The Best of 1960s and 1970s Architecture in the Czech Republic
12. 10. 2020-15. 1. 2021
About the exhibition:"The Best of 1960s and 1970s Architecture in the Czech Republic" is an exhibition resulting from a long-term project of the National Heritage Institute focusing on the values of modern architecture of the 1960s and 1970s as part of the national and cultural identity of the Czech Republic. It captures the beauty and uniqueness of both well-known and neglected or forgotten creative works of the time. A distance of more than fifty years from the creation of these works provided adequate space and sufficient oversight not only to professionally assess and record their values, but also to justify why they should remain a part of our urban or open landscape and why some of them should be institutionally protected. The formal changes in post-war architecture are globally based on the search for style and on the development of materials and construction technologies. These formal changes are linked to political changes in the Eastern bloc countries. The buildings and their sets created in the 1960s and 1970s represent an important phase in the history of Czech architecture, when – after a period of post-war stabilisation and the adoption of Soviet models with their 'historicising' forms in the 1950s – there was a temporary political relief and a significant boom in architectural creation searching for its form and reflecting international trends. Architecture and constructions became a showcase for socialism representing the latest trends and possibilities through their variety of materials, structures and shapes in many cases. The purpose of the project and exhibition is to show that even this architecture, often simplistically referred to as ideological, often presents high formal, architectural and material values, and that efforts to preserve these values for future generations as evidence of tangible and cultural witness of the times are meaningful and justified. The current often unsightly state of buildings from this period is mainly caused by the absence of regular maintenance and in many cases by insensitive utilitarian modifications.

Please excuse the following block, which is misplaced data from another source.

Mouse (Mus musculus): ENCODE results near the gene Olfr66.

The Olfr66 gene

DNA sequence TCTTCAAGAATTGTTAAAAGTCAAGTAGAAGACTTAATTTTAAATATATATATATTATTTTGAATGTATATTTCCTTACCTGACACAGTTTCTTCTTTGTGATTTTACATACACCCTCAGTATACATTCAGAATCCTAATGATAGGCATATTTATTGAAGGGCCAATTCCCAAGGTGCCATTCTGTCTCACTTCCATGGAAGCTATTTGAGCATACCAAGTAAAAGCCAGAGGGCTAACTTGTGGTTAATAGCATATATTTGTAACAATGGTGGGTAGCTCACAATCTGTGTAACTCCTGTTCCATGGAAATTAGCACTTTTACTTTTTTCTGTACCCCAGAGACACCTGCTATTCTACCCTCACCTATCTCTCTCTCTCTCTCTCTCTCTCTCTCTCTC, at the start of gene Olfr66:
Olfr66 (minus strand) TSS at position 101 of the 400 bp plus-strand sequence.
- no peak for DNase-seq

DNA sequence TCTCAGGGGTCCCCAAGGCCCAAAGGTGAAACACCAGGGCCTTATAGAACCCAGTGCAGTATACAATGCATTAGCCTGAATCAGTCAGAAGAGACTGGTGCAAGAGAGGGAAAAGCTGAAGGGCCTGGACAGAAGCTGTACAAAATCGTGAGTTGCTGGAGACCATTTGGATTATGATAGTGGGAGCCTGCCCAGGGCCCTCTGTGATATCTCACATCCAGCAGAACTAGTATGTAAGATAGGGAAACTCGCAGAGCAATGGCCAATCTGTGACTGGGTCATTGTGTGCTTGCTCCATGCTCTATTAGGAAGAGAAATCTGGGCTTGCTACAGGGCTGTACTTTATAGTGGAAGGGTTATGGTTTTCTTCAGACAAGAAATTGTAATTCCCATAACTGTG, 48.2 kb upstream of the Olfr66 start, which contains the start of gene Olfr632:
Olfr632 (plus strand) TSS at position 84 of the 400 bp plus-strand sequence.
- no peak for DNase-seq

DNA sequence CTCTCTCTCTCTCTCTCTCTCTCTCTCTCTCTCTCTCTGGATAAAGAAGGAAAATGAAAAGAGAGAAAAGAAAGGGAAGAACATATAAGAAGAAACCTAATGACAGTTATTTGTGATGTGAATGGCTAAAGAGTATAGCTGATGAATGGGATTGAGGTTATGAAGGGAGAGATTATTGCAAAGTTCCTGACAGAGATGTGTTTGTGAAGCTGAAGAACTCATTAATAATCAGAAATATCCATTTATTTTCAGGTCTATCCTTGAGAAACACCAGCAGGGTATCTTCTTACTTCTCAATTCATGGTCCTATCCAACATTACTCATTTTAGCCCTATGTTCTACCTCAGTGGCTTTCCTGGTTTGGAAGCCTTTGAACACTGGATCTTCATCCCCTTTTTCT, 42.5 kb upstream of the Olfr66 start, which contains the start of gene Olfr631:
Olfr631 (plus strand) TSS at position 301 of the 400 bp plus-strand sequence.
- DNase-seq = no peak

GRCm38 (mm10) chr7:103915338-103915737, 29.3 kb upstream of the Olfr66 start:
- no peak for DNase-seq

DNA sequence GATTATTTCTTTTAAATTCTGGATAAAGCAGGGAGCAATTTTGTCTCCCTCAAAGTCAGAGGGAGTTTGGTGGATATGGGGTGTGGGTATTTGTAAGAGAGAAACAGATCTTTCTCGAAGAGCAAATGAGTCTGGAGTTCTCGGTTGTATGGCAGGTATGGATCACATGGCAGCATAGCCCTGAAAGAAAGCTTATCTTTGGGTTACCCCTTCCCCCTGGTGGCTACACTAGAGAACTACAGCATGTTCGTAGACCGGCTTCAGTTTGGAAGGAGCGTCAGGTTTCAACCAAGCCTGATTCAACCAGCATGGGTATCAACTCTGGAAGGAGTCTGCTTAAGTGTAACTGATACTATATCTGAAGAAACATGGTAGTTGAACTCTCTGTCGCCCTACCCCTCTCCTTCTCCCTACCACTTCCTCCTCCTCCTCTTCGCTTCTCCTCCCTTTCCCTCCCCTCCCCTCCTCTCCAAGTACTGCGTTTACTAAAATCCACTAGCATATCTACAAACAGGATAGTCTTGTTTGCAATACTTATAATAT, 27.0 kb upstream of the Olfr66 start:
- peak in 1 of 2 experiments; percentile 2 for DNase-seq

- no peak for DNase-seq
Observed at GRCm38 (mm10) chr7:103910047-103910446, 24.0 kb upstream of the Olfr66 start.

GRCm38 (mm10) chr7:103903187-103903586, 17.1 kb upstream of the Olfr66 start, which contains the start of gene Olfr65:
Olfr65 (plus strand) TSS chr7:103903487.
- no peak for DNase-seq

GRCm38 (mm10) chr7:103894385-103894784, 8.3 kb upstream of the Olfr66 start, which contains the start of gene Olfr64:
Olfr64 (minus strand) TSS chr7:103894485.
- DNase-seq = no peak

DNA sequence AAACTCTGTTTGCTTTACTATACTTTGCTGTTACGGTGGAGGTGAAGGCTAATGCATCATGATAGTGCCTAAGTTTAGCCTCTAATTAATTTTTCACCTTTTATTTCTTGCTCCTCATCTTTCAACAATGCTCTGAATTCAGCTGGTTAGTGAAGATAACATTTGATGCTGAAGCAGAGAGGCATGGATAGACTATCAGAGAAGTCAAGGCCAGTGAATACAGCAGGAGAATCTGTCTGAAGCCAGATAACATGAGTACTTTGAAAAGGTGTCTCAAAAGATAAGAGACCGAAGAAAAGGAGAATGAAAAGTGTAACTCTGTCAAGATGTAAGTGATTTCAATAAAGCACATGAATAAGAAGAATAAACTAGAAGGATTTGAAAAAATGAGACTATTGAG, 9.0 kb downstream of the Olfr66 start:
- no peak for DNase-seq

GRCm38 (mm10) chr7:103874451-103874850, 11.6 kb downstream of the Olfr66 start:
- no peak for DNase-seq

Curator of the Gallery
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